Abbreviated rules 07/28/2017Underdawg did an excellent job of explaining the rules. Here's the simplified version: Don't insinuate Pedo. Warning and or timeout for a first offense. PermaFlick for any subsequent offenses Don't out members. See above for penalties. Caveat: if you have ever used your own real name or personal information here on the forums since, like, ever - it doesn't count and you are fair game. If you see spam posts, report it to the mods. We do not hang out in every thread 24/7 If you see any of the above, report it to the mods by hitting the Report button in the offending post. We do not take action for foul language, off-subject content, or abusive behavior unless it escalates to persistent stalking. There may be times that we might warn someone or flick someone for something particularly egregious. There is no standard, we will know it when we see it. If you continually report things that do not fall into rules #1 or 2 above, you may very well get a timeout yourself for annoying the Mods with repeated whining. Use your best judgement. Warnings, timeouts, suspensions and flicks are arbitrary and capricious. Deal with it. Welcome to anarchy. If you are a newbie, there are unwritten rules to adhere to. They will be explained to you soon enough.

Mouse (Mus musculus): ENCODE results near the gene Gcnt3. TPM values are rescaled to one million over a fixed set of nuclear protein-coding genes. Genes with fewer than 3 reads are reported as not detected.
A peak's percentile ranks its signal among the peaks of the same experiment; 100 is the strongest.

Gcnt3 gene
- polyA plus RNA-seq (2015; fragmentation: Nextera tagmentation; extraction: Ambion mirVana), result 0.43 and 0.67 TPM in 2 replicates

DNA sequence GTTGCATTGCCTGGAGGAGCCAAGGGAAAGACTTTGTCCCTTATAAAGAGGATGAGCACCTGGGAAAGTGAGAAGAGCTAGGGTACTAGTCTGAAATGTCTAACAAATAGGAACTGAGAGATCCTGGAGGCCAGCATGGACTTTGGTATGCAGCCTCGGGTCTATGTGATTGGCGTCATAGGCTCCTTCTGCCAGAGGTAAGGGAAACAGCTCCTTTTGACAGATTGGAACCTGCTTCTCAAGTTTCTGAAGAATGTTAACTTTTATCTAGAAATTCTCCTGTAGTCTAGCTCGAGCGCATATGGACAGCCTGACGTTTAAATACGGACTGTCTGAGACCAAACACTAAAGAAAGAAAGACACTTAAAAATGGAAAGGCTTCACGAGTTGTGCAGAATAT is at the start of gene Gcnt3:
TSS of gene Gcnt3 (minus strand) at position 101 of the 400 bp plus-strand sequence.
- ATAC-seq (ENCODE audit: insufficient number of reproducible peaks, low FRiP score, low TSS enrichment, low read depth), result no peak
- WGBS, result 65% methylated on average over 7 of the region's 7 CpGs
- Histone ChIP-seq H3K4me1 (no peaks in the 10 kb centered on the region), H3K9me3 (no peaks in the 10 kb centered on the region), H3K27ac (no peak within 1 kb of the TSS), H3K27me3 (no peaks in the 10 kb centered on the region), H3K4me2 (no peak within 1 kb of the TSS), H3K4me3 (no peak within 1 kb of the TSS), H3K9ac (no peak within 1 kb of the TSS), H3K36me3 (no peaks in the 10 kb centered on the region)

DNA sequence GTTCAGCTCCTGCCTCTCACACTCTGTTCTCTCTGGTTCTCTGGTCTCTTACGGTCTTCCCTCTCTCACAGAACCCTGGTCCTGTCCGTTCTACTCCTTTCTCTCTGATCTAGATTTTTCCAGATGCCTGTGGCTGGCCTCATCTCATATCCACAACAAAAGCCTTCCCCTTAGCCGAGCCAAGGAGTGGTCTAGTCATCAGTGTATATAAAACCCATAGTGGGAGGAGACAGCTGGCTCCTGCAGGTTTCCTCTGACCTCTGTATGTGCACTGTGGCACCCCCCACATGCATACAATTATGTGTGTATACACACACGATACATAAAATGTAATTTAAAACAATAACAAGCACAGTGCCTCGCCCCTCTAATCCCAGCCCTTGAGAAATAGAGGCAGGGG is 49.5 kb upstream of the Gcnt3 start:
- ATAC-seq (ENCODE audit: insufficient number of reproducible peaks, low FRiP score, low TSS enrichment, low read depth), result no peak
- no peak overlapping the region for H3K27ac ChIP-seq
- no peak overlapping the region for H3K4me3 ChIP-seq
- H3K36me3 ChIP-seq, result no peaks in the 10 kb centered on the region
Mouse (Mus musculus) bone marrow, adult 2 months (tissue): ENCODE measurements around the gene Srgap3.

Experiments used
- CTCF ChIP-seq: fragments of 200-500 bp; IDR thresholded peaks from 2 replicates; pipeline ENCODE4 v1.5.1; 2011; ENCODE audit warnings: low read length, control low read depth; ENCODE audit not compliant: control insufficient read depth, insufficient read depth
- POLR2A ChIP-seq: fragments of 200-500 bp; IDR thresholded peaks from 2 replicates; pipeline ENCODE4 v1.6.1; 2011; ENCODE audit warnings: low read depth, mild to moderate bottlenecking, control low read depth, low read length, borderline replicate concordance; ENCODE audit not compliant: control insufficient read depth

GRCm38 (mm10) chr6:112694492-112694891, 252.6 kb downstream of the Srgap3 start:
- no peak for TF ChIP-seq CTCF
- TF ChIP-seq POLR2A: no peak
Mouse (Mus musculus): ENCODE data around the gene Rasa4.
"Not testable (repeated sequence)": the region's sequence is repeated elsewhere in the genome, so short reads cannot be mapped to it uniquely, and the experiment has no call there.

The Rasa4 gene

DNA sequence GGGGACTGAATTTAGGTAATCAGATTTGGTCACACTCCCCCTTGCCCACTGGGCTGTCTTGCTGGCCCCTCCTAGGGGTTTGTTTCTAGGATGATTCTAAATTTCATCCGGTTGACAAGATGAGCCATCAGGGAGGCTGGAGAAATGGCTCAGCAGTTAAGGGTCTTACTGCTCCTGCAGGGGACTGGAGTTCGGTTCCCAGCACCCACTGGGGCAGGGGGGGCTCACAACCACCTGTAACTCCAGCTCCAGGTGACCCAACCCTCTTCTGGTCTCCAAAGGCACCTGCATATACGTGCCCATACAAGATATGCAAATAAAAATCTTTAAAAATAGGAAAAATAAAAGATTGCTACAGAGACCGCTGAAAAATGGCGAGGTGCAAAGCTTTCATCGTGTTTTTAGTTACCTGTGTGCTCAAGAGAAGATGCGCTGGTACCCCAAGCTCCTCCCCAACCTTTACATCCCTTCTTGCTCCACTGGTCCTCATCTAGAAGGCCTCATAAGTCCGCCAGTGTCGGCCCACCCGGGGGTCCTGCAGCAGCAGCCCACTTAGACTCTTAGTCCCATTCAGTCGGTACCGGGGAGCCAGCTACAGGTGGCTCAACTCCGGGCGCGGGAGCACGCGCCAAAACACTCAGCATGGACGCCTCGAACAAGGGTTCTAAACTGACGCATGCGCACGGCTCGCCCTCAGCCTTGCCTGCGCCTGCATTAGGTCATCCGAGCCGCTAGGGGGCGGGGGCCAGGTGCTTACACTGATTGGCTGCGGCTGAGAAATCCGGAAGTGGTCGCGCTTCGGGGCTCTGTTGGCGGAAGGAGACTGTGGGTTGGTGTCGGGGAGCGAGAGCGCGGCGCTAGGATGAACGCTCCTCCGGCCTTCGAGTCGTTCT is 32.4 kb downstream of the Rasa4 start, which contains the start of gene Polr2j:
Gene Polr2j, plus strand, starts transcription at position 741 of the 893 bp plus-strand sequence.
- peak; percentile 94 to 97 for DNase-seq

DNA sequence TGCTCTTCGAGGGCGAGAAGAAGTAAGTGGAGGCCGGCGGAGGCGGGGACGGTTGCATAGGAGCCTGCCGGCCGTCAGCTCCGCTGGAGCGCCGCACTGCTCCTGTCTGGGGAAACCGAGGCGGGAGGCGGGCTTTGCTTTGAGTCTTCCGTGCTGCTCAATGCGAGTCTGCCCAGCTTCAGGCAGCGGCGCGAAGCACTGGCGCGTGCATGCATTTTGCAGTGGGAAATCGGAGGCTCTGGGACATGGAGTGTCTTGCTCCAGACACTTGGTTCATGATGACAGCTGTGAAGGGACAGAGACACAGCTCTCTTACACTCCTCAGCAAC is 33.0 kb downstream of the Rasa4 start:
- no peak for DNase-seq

Search the Community
Showing results for tags 'yachting world diamond'.
Found 1 result
The Mother of All Sports Boats Sitting inside an industrial unit in Rushmere Close, West Mersea, Essex, UK is a remarkable piece of yachting history. It is the first keelboat in the world ever designed to plane. She is Zest, Yachting World Diamond No.1, the oldest sister of my beloved Black Diamond (No.44), a class that has an interesting social history. In the ‘You’ve never had it so good’ era of Macmillan’s post-war boom, after the austerity of the aftermath of WW2, Yachting World decided to try and break the perceived elitism surrounding yachting and create a stitch-and-glue plywood yacht, capable of being home-built (and funded) by the capable D-I-Y enthusiast that came to prominence in the late 1950s. Due to the success of his Mirror Dinghy, designer Jack Holt was commissioned to draw the new design, then called the Yachting World Keelboat, a name that was to be changed to Diamond in 1967. The rest of the story is best told in the article in the next posts, from Yachting World in January 1961 – I first saw Zest over a decade ago, in a shed in South Holland, where she had been for twenty years, owned by Bob and Val Provoost. I was contacted by Val last summer, who explained they were selling up and it was time to pass the torch, and I was to be the new custodian of this iconic boat. Fortunately, she came on a purpose-built launching trolley/road trailer combo, by RM Trailers, so all we had to do was drive over in the works Transit van and hook up. Coming back through Calais caused a lot of attention from the border forces, keen to look inside for stowaways, but otherwise, she towed like a dream, and fitted neatly into our small warehouse unit.